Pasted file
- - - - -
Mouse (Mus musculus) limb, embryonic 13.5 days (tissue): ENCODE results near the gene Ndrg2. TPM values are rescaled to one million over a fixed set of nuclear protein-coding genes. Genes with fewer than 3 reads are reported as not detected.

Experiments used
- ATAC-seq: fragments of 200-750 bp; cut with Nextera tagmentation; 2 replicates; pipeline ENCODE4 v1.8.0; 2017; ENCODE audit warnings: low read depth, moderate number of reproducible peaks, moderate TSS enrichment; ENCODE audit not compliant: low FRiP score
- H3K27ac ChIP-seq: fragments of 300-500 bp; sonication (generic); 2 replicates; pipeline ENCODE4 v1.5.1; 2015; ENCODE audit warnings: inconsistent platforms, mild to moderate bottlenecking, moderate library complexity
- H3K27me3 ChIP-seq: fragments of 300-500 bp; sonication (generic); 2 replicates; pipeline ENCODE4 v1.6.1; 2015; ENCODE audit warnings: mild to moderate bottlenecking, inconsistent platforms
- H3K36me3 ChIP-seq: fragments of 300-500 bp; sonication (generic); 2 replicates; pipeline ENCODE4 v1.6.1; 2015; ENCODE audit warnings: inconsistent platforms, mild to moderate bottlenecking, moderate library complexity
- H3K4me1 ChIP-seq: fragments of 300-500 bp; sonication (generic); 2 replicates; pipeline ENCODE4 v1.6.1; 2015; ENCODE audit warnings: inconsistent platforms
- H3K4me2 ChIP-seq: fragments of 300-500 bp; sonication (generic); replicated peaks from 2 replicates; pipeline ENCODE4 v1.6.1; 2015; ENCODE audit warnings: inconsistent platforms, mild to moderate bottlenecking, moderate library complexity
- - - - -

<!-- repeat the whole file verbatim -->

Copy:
Mouse (Mus musculus) limb, embryonic 13.5 days (tissue): ENCODE results near the gene Ndrg2. TPM values are rescaled to one million over a fixed set of nuclear protein-coding genes. Genes with fewer than 3 reads are reported as not detected.

Experiments used
- ATAC-seq: fragments of 200-750 bp; cut with Nextera tagmentation; 2 replicates; pipeline ENCODE4 v1.8.0; 2017; ENCODE audit warnings: low read depth, moderate number of reproducible peaks, moderate TSS enrichment; ENCODE audit not compliant: low FRiP score
- H3K27ac ChIP-seq: fragments of 300-500 bp; sonication (generic); 2 replicates; pipeline ENCODE4 v1.5.1; 2015; ENCODE audit warnings: inconsistent platforms, mild to moderate bottlenecking, moderate library complexity
- H3K27me3 ChIP-seq: fragments of 300-500 bp; sonication (generic); 2 replicates; pipeline ENCODE4 v1.6.1; 2015; ENCODE audit warnings: mild to moderate bottlenecking, inconsistent platforms
- H3K36me3 ChIP-seq: fragments of 300-500 bp; sonication (generic); 2 replicates; pipeline ENCODE4 v1.6.1; 2015; ENCODE audit warnings: inconsistent platforms, mild to moderate bottlenecking, moderate library complexity
- H3K4me1 ChIP-seq: fragments of 300-500 bp; sonication (generic); 2 replicates; pipeline ENCODE4 v1.6.1; 2015; ENCODE audit warnings: inconsistent platforms
- H3K4me2 ChIP-seq: fragments of 300-500 bp; sonication (generic); replicated peaks from 2 replicates; pipeline ENCODE4 v1.6.1; 2015; ENCODE audit warnings: inconsistent platforms, mild to moderate bottlenecking, moderate library complexity